The Corner

In the corner of his garage is where Daniel Fusco, 18 year old University of Wollongong student, lets his creativity run wild.

Having over 24 contact hours at university, sometimes life can get a bit overwhelming for the engineering student. While some people like to relieve stress in forms such as exercise or listening to music, Daniel finds escape in the workshop set up in his garage.

 University is incredibly time-consuming for Daniel, however he still aims to go down to the workshop at least two or three times a week to explore new things, including a tricopter he is currently working on.


The kitchen providing a sense of nostalgia


The kitchen is a place of comfort for all people. While for some it allows creativity to run wild, for others it simply brings a feeling of content as we open the pantry door to find a bowl of succulent chocolate chip cookies waiting to be devoured.

For my dad however, the kitchen provides much more than just contentment. It’s joy, it’s excitement, and it’s most importantly, nostalgic. Being born and growing up in a small village in Bosnia and Herzegovina, my father and his large family had always experienced limitations. Money, education, opportunities. However growing up on a farm did provide an advantage in the form of produce.

As my dad graduated from high school, he perpetuated his love and passion for food and cooking when he moved to the island of Brač, in the neighbouring country of Croatia. It was here in a popular grand hotel located on the island that my dad worked his way up to one of the head chefs in the hotel’s restaurant. Although he emigrated to Australia in the late 1980s, the distance did not prevent my dad from further continuing his passions, as he began a job as a chef in a popular Croatian restaurant located in Darlinghurst, ‘Balkan’.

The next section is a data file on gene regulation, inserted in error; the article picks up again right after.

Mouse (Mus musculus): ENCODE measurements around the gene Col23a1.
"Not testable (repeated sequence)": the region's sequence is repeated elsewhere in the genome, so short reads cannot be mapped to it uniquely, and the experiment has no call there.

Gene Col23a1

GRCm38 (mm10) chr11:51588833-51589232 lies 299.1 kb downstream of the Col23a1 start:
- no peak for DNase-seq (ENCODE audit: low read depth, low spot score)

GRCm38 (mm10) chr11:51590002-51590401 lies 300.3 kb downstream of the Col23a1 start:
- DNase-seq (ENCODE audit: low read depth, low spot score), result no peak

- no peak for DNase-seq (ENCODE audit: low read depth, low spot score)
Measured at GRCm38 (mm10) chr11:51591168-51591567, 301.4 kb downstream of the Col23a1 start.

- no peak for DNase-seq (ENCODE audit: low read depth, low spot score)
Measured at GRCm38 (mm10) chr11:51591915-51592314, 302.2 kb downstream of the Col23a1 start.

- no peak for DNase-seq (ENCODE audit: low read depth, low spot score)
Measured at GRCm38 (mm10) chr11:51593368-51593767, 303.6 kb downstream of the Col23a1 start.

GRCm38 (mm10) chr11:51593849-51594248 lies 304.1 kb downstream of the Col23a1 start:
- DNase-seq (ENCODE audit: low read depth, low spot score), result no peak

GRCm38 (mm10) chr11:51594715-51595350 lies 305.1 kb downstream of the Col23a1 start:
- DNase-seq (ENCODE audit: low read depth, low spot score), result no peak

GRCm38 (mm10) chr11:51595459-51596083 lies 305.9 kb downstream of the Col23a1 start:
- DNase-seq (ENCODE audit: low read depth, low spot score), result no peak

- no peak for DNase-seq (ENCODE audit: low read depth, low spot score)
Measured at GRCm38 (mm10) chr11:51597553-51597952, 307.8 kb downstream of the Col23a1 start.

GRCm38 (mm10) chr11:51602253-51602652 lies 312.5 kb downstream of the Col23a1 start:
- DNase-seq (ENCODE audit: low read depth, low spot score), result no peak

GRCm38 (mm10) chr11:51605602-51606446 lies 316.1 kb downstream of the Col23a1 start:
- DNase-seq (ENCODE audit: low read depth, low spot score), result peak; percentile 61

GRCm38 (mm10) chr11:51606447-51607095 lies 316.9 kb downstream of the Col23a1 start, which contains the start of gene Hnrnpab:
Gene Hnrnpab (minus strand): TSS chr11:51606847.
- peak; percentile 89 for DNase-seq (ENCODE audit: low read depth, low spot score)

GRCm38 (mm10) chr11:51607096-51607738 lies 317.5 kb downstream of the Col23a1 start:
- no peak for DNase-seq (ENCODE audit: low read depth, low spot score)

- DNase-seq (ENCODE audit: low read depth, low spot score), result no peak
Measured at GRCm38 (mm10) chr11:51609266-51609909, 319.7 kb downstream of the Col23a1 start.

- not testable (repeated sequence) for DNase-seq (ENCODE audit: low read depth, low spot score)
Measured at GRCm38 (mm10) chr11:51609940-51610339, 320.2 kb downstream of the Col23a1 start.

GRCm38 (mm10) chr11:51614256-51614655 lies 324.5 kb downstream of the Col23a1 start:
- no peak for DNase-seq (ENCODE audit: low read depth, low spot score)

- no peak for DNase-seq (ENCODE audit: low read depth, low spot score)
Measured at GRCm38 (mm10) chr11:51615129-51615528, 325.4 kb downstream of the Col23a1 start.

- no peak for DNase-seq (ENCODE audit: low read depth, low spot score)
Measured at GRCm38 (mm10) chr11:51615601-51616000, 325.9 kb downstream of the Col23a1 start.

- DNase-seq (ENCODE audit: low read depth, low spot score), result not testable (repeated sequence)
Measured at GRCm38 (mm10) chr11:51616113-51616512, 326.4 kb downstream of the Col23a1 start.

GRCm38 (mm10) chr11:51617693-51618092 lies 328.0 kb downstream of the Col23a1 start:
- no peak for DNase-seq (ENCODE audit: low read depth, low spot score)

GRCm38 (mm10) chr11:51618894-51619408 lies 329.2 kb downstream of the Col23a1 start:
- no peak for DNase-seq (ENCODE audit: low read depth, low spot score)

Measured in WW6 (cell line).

Although a career change occurred for my dad where he now works as a plasterer, the opportunity of cooking home-cooked meals for my family provide immense delight to my dad, as he’s heavily reminded of his unique culture, his younger life, and his love for food.

Just how equal is the media sphere?

Women in media platforms have been significantly undermined to their male counterparts for a substantially long period. The disparity is profoundly evident in the relation to pay, the number of women in newsrooms, as well as the limitations women experience in obtaining higher employment positions.

The understanding that fewer females occupy newsrooms has been evident for more than a decade. In 1999, 63.1% of males occupied newsrooms, compared to a mere 36.9%. What’s astonishing is that in 2012, these figures were exactly the same. What is even more surprising is that in 2013 these figures were even worse, with males occupying 63.7% and females only 36.3%. The rapid transition from print to digital media can be one catalyst for this unequal representation, however the transition has imploded an increase in job opportunities in media as the digital transformation requires new skills and techniques. If job opportunities have increased, then why has the heavy disparity also increased?

In terms of publication, the ratio of male to female bylines in 2012 within UK newspapers was a significant 78:22. Furthermore, women are severely underrepresented in certain reporting areas including politics and sport. When the ’50 leading political reporters in 2012’ was published in the UK Press Gazette, it only included 3 women. When the same paper published the ‘Top 50 sports reporters in 2012’, only 2 were women.